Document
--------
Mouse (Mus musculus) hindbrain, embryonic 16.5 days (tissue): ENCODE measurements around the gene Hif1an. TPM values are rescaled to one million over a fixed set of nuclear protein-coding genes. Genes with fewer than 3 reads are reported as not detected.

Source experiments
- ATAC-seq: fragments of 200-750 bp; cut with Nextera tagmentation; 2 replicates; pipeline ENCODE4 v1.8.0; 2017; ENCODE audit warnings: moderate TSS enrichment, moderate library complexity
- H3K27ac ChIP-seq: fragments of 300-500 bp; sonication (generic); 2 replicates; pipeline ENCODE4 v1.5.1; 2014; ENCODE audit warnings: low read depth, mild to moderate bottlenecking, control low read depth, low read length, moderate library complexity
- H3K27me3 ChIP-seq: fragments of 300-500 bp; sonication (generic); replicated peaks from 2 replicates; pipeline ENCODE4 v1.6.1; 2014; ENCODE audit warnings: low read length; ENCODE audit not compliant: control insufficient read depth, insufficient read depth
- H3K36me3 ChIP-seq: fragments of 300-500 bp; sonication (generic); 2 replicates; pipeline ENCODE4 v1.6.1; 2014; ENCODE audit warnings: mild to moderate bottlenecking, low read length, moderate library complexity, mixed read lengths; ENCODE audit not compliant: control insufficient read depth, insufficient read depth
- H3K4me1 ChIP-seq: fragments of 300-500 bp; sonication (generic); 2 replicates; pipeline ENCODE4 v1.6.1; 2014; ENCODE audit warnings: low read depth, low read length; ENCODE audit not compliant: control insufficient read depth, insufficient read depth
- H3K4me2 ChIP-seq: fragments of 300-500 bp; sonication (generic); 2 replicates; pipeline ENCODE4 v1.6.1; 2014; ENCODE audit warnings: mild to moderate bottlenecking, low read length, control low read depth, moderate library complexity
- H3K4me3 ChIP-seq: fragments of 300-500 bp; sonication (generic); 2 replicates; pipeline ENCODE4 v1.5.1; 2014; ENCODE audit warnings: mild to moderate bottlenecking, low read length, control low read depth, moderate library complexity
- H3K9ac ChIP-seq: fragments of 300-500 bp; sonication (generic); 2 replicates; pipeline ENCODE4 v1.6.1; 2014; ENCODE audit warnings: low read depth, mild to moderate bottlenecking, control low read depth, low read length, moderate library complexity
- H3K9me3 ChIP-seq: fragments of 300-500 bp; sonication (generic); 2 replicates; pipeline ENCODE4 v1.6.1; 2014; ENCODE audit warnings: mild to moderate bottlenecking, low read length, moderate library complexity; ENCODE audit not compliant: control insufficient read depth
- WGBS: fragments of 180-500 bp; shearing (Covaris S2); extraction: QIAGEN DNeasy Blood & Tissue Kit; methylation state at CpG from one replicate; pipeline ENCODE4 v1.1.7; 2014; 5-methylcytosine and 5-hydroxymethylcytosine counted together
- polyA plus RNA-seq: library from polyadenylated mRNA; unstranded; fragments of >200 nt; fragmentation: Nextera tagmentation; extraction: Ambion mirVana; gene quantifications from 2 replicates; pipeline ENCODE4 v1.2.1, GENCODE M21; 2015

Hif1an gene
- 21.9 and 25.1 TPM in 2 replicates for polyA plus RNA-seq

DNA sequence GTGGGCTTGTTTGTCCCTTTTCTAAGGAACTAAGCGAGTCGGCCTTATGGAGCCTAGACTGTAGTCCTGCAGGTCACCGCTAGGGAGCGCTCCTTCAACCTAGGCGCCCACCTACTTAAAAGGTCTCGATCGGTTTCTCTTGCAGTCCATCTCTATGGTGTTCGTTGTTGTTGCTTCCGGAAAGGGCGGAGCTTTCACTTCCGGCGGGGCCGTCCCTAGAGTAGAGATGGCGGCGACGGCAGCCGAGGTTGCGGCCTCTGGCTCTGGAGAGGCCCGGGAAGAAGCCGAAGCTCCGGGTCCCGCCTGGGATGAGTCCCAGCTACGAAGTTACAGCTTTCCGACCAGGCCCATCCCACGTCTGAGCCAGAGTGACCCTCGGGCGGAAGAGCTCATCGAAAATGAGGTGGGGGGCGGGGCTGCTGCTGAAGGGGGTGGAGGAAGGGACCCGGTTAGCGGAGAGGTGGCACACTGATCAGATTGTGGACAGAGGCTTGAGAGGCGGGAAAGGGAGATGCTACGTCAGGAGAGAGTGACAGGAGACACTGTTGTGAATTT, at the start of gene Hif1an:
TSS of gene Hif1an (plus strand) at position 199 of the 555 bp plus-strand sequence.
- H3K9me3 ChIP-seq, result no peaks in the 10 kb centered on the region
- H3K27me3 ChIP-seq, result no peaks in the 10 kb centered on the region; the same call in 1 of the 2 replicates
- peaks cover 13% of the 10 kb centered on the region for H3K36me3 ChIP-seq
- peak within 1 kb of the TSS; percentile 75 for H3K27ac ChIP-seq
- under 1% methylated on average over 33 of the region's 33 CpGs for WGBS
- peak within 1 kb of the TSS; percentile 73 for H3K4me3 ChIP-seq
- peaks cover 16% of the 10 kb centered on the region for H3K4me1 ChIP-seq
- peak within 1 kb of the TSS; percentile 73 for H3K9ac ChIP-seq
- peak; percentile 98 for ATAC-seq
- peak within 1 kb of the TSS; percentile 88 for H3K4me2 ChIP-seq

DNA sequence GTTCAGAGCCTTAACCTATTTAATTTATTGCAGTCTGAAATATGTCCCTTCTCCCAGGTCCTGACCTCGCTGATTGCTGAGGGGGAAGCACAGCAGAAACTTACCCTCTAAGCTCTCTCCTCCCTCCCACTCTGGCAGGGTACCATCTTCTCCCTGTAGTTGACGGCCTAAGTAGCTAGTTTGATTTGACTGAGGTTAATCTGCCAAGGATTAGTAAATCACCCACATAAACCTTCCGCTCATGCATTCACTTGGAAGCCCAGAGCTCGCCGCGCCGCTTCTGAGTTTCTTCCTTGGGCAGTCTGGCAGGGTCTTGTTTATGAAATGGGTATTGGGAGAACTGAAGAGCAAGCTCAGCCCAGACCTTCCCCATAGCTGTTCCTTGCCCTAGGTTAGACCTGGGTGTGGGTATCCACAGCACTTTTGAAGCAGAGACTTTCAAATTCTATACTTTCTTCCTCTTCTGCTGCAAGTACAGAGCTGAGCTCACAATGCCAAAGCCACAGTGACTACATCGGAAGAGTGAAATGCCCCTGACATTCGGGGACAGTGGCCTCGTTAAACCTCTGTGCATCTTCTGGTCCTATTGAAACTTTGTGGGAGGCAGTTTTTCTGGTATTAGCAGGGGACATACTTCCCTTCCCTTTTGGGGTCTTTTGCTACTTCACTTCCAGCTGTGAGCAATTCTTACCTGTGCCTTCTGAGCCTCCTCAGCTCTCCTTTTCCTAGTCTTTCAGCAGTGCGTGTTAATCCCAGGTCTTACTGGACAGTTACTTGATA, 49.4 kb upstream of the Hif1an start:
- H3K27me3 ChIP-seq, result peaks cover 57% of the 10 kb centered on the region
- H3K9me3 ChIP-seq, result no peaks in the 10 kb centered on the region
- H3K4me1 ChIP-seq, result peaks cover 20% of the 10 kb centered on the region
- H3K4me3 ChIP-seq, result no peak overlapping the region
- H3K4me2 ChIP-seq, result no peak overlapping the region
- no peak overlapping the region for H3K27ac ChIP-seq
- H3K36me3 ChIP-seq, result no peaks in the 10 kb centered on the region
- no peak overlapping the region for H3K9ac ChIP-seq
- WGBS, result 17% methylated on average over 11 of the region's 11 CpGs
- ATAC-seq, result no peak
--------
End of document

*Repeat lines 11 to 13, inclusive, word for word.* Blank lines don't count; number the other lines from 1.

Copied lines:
- H3K9me3 ChIP-seq: fragments of 300-500 bp; sonication (generic); 2 replicates; pipeline ENCODE4 v1.6.1; 2014; ENCODE audit warnings: mild to moderate bottlenecking, low read length, moderate library complexity; ENCODE audit not compliant: control insufficient read depth
- WGBS: fragments of 180-500 bp; shearing (Covaris S2); extraction: QIAGEN DNeasy Blood & Tissue Kit; methylation state at CpG from one replicate; pipeline ENCODE4 v1.1.7; 2014; 5-methylcytosine and 5-hydroxymethylcytosine counted together
- polyA plus RNA-seq: library from polyadenylated mRNA; unstranded; fragments of >200 nt; fragmentation: Nextera tagmentation; extraction: Ambion mirVana; gene quantifications from 2 replicates; pipeline ENCODE4 v1.2.1, GENCODE M21; 2015